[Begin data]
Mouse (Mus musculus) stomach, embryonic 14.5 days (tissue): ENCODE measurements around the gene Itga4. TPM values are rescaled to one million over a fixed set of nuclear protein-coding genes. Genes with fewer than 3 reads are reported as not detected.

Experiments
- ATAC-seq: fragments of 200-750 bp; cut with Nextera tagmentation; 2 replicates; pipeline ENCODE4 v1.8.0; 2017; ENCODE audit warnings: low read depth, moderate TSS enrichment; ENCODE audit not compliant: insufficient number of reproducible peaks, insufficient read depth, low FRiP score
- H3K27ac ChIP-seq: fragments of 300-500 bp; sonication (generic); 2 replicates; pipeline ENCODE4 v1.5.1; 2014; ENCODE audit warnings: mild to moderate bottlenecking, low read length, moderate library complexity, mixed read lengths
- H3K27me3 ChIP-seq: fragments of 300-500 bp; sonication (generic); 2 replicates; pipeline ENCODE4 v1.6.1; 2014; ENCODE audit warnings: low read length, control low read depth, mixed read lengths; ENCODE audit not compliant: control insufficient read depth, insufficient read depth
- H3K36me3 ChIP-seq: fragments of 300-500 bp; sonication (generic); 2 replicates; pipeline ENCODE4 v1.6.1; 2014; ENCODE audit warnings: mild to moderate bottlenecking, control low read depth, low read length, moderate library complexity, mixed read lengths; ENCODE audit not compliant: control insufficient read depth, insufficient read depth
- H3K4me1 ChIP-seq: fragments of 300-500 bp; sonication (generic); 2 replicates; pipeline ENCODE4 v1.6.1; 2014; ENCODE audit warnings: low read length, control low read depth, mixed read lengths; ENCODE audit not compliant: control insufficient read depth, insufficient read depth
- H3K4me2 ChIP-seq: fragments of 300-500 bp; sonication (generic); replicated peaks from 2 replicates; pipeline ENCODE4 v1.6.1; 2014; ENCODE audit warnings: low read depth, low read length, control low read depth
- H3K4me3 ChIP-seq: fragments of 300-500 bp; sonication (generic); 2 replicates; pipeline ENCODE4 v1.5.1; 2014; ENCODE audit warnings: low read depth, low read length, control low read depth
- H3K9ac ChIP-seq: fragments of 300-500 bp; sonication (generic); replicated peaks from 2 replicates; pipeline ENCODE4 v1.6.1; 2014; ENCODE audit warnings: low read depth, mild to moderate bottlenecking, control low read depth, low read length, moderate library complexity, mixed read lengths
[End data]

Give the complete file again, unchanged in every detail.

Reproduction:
Mouse (Mus musculus) stomach, embryonic 14.5 days (tissue): ENCODE measurements around the gene Itga4. TPM values are rescaled to one million over a fixed set of nuclear protein-coding genes. Genes with fewer than 3 reads are reported as not detected.

Experiments
- ATAC-seq: fragments of 200-750 bp; cut with Nextera tagmentation; 2 replicates; pipeline ENCODE4 v1.8.0; 2017; ENCODE audit warnings: low read depth, moderate TSS enrichment; ENCODE audit not compliant: insufficient number of reproducible peaks, insufficient read depth, low FRiP score
- H3K27ac ChIP-seq: fragments of 300-500 bp; sonication (generic); 2 replicates; pipeline ENCODE4 v1.5.1; 2014; ENCODE audit warnings: mild to moderate bottlenecking, low read length, moderate library complexity, mixed read lengths
- H3K27me3 ChIP-seq: fragments of 300-500 bp; sonication (generic); 2 replicates; pipeline ENCODE4 v1.6.1; 2014; ENCODE audit warnings: low read length, control low read depth, mixed read lengths; ENCODE audit not compliant: control insufficient read depth, insufficient read depth
- H3K36me3 ChIP-seq: fragments of 300-500 bp; sonication (generic); 2 replicates; pipeline ENCODE4 v1.6.1; 2014; ENCODE audit warnings: mild to moderate bottlenecking, control low read depth, low read length, moderate library complexity, mixed read lengths; ENCODE audit not compliant: control insufficient read depth, insufficient read depth
- H3K4me1 ChIP-seq: fragments of 300-500 bp; sonication (generic); 2 replicates; pipeline ENCODE4 v1.6.1; 2014; ENCODE audit warnings: low read length, control low read depth, mixed read lengths; ENCODE audit not compliant: control insufficient read depth, insufficient read depth
- H3K4me2 ChIP-seq: fragments of 300-500 bp; sonication (generic); replicated peaks from 2 replicates; pipeline ENCODE4 v1.6.1; 2014; ENCODE audit warnings: low read depth, low read length, control low read depth
- H3K4me3 ChIP-seq: fragments of 300-500 bp; sonication (generic); 2 replicates; pipeline ENCODE4 v1.5.1; 2014; ENCODE audit warnings: low read depth, low read length, control low read depth
- H3K9ac ChIP-seq: fragments of 300-500 bp; sonication (generic); replicated peaks from 2 replicates; pipeline ENCODE4 v1.6.1; 2014; ENCODE audit warnings: low read depth, mild to moderate bottlenecking, control low read depth, low read length, moderate library complexity, mixed read lengths